- The Washington Times - Friday, March 14, 2003

The future of kick returner Chad Morton fell into limbo yesterday when the NFL Players' Association challenged the New York Jets' matching of the Washington Redskins' offer sheet for the restricted free agent.
According to NFLPA general counsel Richard Berthelsen, the players' union disputes the league management council's claim that the Jets were not required to match the voided portion of the Redskins' five-year, $8 million offer sheet for Morton. Both sides' cases will be presented before a special arbitrator within 10 days, Berthelsen said, with the possibility still existing that Morton becomes a Redskin.
As had been expected, New York yesterday announced it was matching Washington's offer for Morton before the NFL's 4 p.m. deadline. However, the Jets were required to match only certain principal terms of the contract, and in this case, they did not include the two voidable years at the end of the deal.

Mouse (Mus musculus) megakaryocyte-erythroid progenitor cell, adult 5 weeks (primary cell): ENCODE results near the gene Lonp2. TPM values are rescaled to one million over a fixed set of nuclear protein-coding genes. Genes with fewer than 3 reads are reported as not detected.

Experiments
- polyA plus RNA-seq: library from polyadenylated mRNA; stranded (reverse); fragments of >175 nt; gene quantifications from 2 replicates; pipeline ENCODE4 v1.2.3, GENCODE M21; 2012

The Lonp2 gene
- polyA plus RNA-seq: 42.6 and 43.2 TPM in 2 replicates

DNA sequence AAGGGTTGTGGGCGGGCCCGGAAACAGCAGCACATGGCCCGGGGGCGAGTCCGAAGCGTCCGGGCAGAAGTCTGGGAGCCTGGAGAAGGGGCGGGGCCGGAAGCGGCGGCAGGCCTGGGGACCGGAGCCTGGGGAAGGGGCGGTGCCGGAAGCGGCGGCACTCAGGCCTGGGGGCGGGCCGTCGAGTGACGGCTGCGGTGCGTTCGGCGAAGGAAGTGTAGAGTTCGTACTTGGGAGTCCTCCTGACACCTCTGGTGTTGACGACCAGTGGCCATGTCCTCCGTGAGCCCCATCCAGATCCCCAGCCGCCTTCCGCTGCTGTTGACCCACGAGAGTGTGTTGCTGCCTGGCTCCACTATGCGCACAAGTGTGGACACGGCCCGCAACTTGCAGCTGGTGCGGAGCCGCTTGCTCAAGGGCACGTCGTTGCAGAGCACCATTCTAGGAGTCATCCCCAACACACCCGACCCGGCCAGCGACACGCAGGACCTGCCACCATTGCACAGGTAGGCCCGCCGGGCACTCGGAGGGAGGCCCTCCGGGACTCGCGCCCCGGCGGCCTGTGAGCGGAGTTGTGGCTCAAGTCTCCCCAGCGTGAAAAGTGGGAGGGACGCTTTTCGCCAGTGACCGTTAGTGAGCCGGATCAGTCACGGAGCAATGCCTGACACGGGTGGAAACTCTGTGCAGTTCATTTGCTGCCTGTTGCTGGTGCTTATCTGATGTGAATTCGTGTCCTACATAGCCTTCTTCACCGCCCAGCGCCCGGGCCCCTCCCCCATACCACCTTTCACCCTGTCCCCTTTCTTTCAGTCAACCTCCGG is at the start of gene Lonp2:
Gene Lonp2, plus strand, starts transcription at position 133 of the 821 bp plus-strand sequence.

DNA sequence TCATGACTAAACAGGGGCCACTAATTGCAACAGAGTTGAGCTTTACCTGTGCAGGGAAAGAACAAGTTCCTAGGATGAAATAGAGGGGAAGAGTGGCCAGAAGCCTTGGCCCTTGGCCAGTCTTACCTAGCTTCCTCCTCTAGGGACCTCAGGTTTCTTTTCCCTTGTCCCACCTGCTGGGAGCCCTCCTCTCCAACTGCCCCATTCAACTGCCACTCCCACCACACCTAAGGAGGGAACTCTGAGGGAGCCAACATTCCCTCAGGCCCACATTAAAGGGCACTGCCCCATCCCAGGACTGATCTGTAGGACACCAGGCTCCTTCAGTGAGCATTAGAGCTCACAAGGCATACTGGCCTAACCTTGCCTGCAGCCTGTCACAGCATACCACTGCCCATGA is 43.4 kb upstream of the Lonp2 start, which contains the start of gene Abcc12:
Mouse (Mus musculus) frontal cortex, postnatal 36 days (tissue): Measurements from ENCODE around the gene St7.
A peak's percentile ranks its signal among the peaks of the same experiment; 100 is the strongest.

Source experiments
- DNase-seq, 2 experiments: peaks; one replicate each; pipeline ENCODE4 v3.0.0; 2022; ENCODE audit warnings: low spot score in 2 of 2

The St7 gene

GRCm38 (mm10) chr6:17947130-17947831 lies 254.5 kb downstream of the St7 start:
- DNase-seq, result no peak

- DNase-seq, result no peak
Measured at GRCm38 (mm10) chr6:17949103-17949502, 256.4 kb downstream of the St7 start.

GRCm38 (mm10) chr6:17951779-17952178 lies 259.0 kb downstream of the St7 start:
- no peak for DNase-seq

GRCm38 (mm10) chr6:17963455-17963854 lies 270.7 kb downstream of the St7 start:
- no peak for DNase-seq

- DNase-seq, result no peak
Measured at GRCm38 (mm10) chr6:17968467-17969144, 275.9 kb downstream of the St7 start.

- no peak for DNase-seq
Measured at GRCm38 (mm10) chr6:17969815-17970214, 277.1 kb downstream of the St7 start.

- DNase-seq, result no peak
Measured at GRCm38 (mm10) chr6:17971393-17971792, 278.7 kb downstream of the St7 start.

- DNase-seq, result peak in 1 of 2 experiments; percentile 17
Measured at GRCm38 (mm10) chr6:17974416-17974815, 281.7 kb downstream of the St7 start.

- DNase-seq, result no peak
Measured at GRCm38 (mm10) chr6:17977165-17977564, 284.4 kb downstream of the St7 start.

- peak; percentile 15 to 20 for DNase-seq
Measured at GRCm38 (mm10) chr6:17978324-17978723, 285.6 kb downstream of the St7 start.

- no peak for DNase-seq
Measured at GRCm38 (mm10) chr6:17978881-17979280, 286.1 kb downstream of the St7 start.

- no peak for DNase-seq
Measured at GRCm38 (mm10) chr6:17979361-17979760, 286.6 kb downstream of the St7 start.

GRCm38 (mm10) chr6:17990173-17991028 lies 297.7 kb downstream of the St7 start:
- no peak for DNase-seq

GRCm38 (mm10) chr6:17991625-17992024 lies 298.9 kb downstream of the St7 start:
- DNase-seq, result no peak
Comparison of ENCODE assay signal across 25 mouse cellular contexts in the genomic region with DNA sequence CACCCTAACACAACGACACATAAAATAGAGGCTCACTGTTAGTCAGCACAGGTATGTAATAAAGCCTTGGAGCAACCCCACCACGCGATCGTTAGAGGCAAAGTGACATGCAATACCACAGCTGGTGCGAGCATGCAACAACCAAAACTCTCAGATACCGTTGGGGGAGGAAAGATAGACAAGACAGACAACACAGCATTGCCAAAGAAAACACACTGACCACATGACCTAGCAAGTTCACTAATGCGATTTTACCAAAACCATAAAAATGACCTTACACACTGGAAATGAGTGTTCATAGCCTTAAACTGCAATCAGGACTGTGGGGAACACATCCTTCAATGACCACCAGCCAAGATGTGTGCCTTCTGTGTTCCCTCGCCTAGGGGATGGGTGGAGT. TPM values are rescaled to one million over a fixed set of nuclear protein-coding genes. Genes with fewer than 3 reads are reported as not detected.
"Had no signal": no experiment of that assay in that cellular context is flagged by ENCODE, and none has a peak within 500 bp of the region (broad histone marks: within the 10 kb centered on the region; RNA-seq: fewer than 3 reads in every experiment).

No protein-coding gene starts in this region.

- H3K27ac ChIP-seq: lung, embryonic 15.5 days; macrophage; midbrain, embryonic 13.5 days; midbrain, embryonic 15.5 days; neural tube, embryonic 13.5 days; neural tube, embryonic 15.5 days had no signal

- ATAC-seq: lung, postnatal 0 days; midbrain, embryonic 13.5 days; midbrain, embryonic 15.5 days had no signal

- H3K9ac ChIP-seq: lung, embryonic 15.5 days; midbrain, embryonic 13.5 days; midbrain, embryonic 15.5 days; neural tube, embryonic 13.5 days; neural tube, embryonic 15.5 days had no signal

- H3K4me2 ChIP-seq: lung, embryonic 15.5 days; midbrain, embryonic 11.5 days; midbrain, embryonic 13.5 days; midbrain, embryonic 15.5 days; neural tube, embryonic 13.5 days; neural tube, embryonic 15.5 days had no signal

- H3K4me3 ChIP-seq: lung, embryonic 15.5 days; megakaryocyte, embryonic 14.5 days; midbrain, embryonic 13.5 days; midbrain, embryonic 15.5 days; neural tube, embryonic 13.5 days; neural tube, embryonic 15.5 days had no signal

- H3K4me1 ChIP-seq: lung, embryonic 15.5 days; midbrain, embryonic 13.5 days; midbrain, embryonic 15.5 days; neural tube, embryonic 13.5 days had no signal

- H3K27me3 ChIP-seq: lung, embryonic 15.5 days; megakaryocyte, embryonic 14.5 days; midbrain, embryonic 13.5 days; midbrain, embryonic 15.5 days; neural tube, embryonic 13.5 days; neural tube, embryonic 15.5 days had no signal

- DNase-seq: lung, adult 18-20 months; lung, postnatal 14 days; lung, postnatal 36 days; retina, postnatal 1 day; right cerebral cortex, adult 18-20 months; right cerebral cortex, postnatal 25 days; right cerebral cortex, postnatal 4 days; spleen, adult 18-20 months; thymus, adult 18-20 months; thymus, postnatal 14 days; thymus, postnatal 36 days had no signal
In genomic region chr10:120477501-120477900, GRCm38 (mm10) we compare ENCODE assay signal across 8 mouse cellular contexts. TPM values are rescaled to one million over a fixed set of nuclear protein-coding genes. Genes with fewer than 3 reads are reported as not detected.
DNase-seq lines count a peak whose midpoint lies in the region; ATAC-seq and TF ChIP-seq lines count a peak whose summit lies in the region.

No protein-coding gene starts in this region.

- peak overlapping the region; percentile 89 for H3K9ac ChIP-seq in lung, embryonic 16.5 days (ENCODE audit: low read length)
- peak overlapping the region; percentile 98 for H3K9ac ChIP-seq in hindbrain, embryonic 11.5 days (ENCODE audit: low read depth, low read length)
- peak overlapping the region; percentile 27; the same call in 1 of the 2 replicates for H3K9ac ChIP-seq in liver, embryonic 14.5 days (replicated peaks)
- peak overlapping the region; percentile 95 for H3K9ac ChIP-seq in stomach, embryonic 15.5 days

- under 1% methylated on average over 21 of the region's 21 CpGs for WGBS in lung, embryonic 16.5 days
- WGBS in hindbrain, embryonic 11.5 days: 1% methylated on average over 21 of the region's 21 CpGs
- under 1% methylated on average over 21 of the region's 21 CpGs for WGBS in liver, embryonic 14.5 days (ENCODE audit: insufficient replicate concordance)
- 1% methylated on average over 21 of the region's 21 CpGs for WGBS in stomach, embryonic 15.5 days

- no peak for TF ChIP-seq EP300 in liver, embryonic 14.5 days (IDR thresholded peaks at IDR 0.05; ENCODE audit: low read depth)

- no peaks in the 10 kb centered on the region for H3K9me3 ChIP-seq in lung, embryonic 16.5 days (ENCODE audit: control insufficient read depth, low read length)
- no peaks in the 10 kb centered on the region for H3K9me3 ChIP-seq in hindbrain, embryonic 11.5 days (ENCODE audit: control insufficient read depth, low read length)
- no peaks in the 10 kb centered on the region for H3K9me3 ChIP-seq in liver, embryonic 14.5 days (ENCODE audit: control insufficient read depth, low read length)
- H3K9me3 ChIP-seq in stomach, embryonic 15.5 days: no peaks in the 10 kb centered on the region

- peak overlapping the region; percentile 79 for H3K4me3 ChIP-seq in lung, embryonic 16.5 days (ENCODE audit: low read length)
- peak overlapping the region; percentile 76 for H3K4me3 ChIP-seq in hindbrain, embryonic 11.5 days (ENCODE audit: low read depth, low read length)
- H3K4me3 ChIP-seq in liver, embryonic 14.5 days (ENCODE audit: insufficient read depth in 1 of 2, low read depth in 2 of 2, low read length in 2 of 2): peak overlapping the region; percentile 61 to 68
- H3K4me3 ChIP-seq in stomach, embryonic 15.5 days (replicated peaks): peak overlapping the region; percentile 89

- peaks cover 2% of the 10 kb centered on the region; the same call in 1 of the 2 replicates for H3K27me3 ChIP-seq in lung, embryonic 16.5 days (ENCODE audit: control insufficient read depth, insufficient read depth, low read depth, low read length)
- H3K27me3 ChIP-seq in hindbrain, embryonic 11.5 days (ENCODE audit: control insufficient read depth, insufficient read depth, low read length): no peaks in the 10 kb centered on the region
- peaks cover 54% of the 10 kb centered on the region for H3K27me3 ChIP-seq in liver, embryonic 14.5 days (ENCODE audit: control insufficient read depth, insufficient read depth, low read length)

The management council has ruled that voids are not considered principal terms. The NFLPA disagrees and will now present its case to the special arbitrator, with three potential outcomes, according to Berthelsen:
A ruling in favor of the management council, in which case Morton would remain a Jet.
A ruling in favor of the NFLPA, in which case the union believes Morton would become a Redskin.
A lesser ruling in favor of the NFLPA, in which case the Jets would have another chance to match.
A similar case came up last year, Berthelsen said, but it was resolved before going to arbitration.
Though Morton could now become available once again, the Redskins appeared yesterday to have already begun refocusing their attention on another free agent kick returner: veteran Jermaine Lewis.
NFL sources said some in the Redskins organization actually see Lewis, 28, as a better fit for the team, though Morton's age (25) and potential made the Redskins rate him as their No. 1 target at kick returner.
Washington could have a clear shot at Lewis, too. Although he has drawn significant interest from Cincinnati, Baltimore and Miami, sources said he isn't high on the Dolphins, and none of the teams appears willing to pay him very much. A plus for the Redskins is that they're near Lewis' offseason home in Baltimore.